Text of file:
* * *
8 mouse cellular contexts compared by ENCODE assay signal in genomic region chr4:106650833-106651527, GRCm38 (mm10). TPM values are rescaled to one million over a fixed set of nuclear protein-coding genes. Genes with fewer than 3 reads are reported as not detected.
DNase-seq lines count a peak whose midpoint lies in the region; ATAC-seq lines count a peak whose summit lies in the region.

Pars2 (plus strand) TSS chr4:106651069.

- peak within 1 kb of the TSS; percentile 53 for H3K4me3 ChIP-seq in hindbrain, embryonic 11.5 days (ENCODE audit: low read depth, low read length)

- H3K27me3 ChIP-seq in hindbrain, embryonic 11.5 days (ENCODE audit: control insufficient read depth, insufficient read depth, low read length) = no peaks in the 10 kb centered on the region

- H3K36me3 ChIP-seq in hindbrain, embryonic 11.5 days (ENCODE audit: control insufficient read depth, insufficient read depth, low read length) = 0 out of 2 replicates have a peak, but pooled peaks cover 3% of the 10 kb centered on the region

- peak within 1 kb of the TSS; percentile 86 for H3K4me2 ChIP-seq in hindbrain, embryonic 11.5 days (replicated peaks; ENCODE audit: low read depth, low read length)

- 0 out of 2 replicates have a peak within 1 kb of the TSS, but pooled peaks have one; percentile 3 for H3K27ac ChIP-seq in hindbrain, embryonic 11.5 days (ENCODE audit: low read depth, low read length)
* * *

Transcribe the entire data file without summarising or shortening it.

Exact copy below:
8 mouse cellular contexts compared by ENCODE assay signal in genomic region chr4:106650833-106651527, GRCm38 (mm10). TPM values are rescaled to one million over a fixed set of nuclear protein-coding genes. Genes with fewer than 3 reads are reported as not detected.
DNase-seq lines count a peak whose midpoint lies in the region; ATAC-seq lines count a peak whose summit lies in the region.

Pars2 (plus strand) TSS chr4:106651069.

- peak within 1 kb of the TSS; percentile 53 for H3K4me3 ChIP-seq in hindbrain, embryonic 11.5 days (ENCODE audit: low read depth, low read length)

- H3K27me3 ChIP-seq in hindbrain, embryonic 11.5 days (ENCODE audit: control insufficient read depth, insufficient read depth, low read length) = no peaks in the 10 kb centered on the region

- H3K36me3 ChIP-seq in hindbrain, embryonic 11.5 days (ENCODE audit: control insufficient read depth, insufficient read depth, low read length) = 0 out of 2 replicates have a peak, but pooled peaks cover 3% of the 10 kb centered on the region

- peak within 1 kb of the TSS; percentile 86 for H3K4me2 ChIP-seq in hindbrain, embryonic 11.5 days (replicated peaks; ENCODE audit: low read depth, low read length)

- 0 out of 2 replicates have a peak within 1 kb of the TSS, but pooled peaks have one; percentile 3 for H3K27ac ChIP-seq in hindbrain, embryonic 11.5 days (ENCODE audit: low read depth, low read length)